By Sarah Browning and John Fech, UNL Extension Horticulture Educators
In fall, warm dry days with cool nights usually lead to great fall leaf coloration, but dry late summer and fall conditions have a downside, too. Extremely dry conditions result in root death, and a corresponding death of branches and foliage. But perhaps more important, even moderately water-stressed plants are more susceptible to attack by secondary pests, such as insects or disease pathogens.
Young or newly planted trees and shrubs are most susceptible to drought injury, because they have not yet established the extensive root system needed to draw moisture from the soil during dry conditions.
And finally, trees and shrubs that are not fully hydrated going into winter are prone to winter desiccation, a common type of winter injury that occurs when the amount of water lost by plants exceeds the amount picked up by the roots.
What is Winter Desiccation?
All trees lose water during normal metabolic processes, even in winter. In summer, when woody plants have a full canopy of foliage, large amounts of water are lost through their leaves. During winter months, photosynthetic processes are slowed, especially for deciduous plants that drop their foliage, but they still lose water through exposed bark, twigs and buds. Evergreen trees and shrubs, as well as broadleaf evergreen plants like holly or mahonia, are very prone to winter desiccation because they lose water at a higher rate through their foliage.
Warm, sunny days or windy conditions during winter increase the amount of water lost. If the soil is frozen or soil moisture is low due to dry winter conditions, plant roots may be unable to pick up enough water to meet its needs. Evergreen needles dry out and die, either partially or completely, but they may hold their green color until warmer temperatures arrive in spring, thus delaying the onset of browning symptoms.
Winter wind accompanying dry periods can accelerate water loss from the needles, resulting in more severe needle damage or death on the side of the tree facing the prevailing wind.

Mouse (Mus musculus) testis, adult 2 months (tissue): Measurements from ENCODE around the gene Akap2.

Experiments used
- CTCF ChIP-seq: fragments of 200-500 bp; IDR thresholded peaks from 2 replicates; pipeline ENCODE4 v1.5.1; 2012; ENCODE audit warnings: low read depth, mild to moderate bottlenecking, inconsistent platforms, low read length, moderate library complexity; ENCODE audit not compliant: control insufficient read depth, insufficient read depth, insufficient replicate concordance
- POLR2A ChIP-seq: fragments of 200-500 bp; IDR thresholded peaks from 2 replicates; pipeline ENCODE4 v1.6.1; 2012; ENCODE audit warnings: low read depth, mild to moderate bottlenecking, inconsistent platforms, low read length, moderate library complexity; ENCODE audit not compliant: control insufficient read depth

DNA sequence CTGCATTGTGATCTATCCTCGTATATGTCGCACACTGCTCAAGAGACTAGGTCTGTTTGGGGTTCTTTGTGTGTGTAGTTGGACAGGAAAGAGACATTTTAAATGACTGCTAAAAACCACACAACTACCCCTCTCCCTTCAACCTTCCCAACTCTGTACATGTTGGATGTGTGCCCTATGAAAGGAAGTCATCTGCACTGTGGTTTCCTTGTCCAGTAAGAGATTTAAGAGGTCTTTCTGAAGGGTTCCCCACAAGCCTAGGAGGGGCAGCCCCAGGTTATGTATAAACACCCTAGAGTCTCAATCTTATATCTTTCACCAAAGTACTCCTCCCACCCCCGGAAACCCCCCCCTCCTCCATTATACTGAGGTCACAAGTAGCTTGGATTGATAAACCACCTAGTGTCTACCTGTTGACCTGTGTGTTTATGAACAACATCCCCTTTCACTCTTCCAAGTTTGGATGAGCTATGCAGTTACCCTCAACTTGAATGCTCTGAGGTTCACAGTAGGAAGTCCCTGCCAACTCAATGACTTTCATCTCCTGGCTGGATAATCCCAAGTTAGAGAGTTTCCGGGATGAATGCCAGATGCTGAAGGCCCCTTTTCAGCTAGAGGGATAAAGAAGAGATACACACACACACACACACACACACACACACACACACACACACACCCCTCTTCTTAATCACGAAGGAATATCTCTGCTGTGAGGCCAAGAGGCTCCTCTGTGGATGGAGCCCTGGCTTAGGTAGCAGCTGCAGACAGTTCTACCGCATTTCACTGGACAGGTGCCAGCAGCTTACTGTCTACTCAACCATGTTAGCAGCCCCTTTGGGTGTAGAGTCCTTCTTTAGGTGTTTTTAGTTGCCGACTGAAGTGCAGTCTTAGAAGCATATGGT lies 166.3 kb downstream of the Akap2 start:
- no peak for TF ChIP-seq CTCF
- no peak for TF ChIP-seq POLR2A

Each spring many homeowners find dead, brown foliage on their evergreen plants, particularly arborvitae and boxwood, but sometimes also pine, spruce, fir, juniper and yew. The extent of the symptoms can vary from brown needle tips on one side of the plant, to one or two branches, to the whole tree. Injury is found on the outer portion of the branches and is often most severe on the side of the tree facing the wind or a source of radiated heat, such as a south or west-facing brick wall or street.
Repairing Summer Drought Stress
Since Nebraska frequently experiences dry summer, fall and early winter conditions, deep-watering trees in fall can mean the difference between healthy, vigorous trees or stressed, struggling trees next spring.
Begin by applying a 3-6 foot diameter ring of mulch around the base of trees and shrubs, with 3-4 inches of an organic material, like coarse wood chips, to help conserve soil moisture. Don't pile the mulch up against the tree's bark though, keep it at least 3 inches away.
During fall, plants should receive one inch of water per week, either through irrigation or rain, to enable them to fully rehydrate following summer's dry conditions. So if rain doesn't come, plan to water trees. A deep soaking every 2 weeks is adequate for most trees in unirrigated landscapes. Apply water deeply, moistening the soil to a depth of about 12-18 inches, until the ground freezes. Use a long-bladed screwdriver or piece of rebar to check the depth of water penetration. Once you've reach dry soil, it will be much harder to push the probe into the ground.
If using a sprinkler, let it run in a low pattern in one area until the top 12-18 inches of soil is moistened then move it as needed to water the entire area underneath the tree's canopy.Or coil a soaker hose several times around the tree from the trunk to the dripline, and let it run until the soil is moistened.A watering basin 2-3 inches deep and 3-4 feet in diameter, constructed around the base of young trees will hold water until it can percolate into the soil.Or 5-gallon buckets, with holes in the base, can be used to irrigate small trees.
An Added Layer of Protection
Finally, on plants with a history of winter injury, apply an anti-desiccant monthly throughout the winter. These products form a protective layer on leaf and stem surfaces slowing the rate of winter water loss. They can be particularly beneficial for broadleaf evergreen plants such as holly and boxwood, or fall planted trees & shrubs.
One such product called Wilt-Pruf, is a liquid pine oil polymer that forms a clear, flexible coating on plant leaves and stems, but does not interfere with normal plant respiration or photosynthesis. Use the winter application rate and spray plants thoroughly AFTER they have hardened off and become dormant, usually late November or early December. Read and follow all label directions carefully, particularly the re-application recommendations, to avoid plant damage and maintain the product's effectiveness throughout the winter.
Plants that are repeated affected by winter desiccation should be evaluated for underlying problems making them susceptible to winter injury, or relocated to a more protected location.